Insurers must improve cat planning using lessons from 2022 floods: ICA
  • X
  • LinkedIn
  • Email
  • Show more sharing options
  • Copy Link URLCopied!
  • Print
  • X
  • LinkedIn
  • Email
Insurance Insider is part of the Delinian Group, Delinian Limited, 4 Bouverie Street, London, EC4Y 8AX, Registered in England & Wales, Company number 00954730
Copyright © Delinian Limited and its affiliated companies 2024

Accessibility | Terms of Use | Privacy Policy | Modern Slavery Statement

Insurers must improve cat planning using lessons from 2022 floods: ICA

flood, general.jpg

Australian insurers must take lessons learned after the historic New South Wales and Queensland floods in 2022 and improve their catastrophe planning, the Insurance Council of Australia (ICA) has said.

The ICA commissioned a study by Deloitte into the operations of the eight insurers that received 99% of all home, motor and small business claims from the A$6bn ($3.8bn) floods that struck in February and March last year.

The incident, known as Cat 221, was the second-largest insured event globally in 2022 and resulted in A$3.34bn in home property claims, A$710mn in home content claims and A$304mn in personal motor claims.

The report identified several external factors that made responding to Cat 221 particularly difficult, including a tight labour market, building-materials constraints, car price and availability, and rental vacancy rates.

The sheer scale of the event was also trying for insurers and exposed vulnerabilities in their claims and complaints processes, the ICA said.

While the association said insurers have already made improvements following the flooding, it added that there is more to be done.

The report recommended insurers improve their catastrophe planning, especially for extreme disasters.

It also said carriers should improve their customer experience during catastrophes through better communication with policyholders and by delivering a consistent experience through claims and complaints handling.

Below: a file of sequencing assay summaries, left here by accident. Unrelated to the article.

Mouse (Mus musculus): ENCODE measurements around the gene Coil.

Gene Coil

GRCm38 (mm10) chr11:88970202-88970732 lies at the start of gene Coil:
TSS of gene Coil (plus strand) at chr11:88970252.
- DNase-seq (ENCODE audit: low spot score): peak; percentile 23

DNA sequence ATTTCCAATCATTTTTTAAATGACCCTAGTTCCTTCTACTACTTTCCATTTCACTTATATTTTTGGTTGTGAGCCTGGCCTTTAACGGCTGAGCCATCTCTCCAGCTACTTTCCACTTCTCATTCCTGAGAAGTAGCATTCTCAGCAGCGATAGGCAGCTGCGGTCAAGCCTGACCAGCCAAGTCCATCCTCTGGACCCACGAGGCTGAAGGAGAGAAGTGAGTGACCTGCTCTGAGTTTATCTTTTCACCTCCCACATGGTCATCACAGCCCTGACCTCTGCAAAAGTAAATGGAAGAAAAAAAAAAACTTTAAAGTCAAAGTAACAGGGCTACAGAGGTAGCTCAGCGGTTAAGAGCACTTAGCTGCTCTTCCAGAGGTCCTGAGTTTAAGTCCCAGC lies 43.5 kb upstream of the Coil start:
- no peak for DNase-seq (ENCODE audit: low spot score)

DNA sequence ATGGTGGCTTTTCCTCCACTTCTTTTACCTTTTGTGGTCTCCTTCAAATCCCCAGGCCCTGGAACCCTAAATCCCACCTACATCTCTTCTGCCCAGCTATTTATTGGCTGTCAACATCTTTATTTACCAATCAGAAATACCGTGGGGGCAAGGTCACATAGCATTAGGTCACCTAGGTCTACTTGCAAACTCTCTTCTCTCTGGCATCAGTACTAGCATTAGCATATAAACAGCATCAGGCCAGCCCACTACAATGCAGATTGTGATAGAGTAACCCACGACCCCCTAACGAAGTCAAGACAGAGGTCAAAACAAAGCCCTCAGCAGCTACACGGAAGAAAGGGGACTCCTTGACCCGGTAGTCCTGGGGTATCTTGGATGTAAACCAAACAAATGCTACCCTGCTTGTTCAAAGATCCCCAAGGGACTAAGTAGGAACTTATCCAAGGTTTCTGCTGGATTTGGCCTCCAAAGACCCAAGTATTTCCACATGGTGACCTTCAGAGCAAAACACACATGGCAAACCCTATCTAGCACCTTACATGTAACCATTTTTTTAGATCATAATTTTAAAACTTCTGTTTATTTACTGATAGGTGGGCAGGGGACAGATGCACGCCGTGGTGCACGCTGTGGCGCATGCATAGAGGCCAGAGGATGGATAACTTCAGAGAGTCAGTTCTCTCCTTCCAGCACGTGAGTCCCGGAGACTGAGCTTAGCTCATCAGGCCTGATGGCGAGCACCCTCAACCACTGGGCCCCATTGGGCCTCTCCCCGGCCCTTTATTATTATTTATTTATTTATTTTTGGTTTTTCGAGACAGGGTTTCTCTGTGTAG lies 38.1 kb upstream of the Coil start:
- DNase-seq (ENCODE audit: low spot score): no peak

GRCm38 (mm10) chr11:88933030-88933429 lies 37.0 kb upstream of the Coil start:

Insurers must also improve workforce planning, resourcing and onboarding during catastrophes, the report said.

The report recommended insurers assess what operational efficiencies could be delivered during catastrophes through process, technology and infrastructure investments.

Improving their ability to capture and use data to understand the impact of various factors on performance during catastrophes would also be helpful, the report said.

The ICA said insurers improve co-ordination with the government to provide faster access to government funding and a consistent approach to recovery efforts, as well as to co-incentivise investment in resilience measures.

Finally, the report said the extraordinary catastrophe definition in the General Insurance Code of Practice should be re-worked as part of an upcoming independent review.

ICA CEO Andrew Hall said: “The number of claims from Cat 221 was more than six times higher than the average received for catastrophes declared since 2016, so it’s not surprising insurers were challenged in their ability to adequately respond to their customers.

“However, insurers acknowledge there were failures of systems, processes and resourcing which impacted some customers as they progressed through their claims process, which was the driver behind the industry proactively reviewing its performance through this event.

“The industry apologises to those customers for whom claims were not handled to the standard the industry strives to achieve, and we are working hard to better prepare for future extreme events.”

The ICA added: “Australia has the conditions to underpin an insurance industry at the global frontier of extreme weather responsiveness.

“Repeated exposure to such events, coupled with established disaster institutions and frameworks, means Australian insurers are well placed to show the world how to respond effectively and efficiently to extreme weather events. This will always need to be weighed up against the cost impacts and keeping insurance affordable.”

The ICA said it would conduct a review on progress with regard to the recommendations and report in the second half of 2024.

Gift this article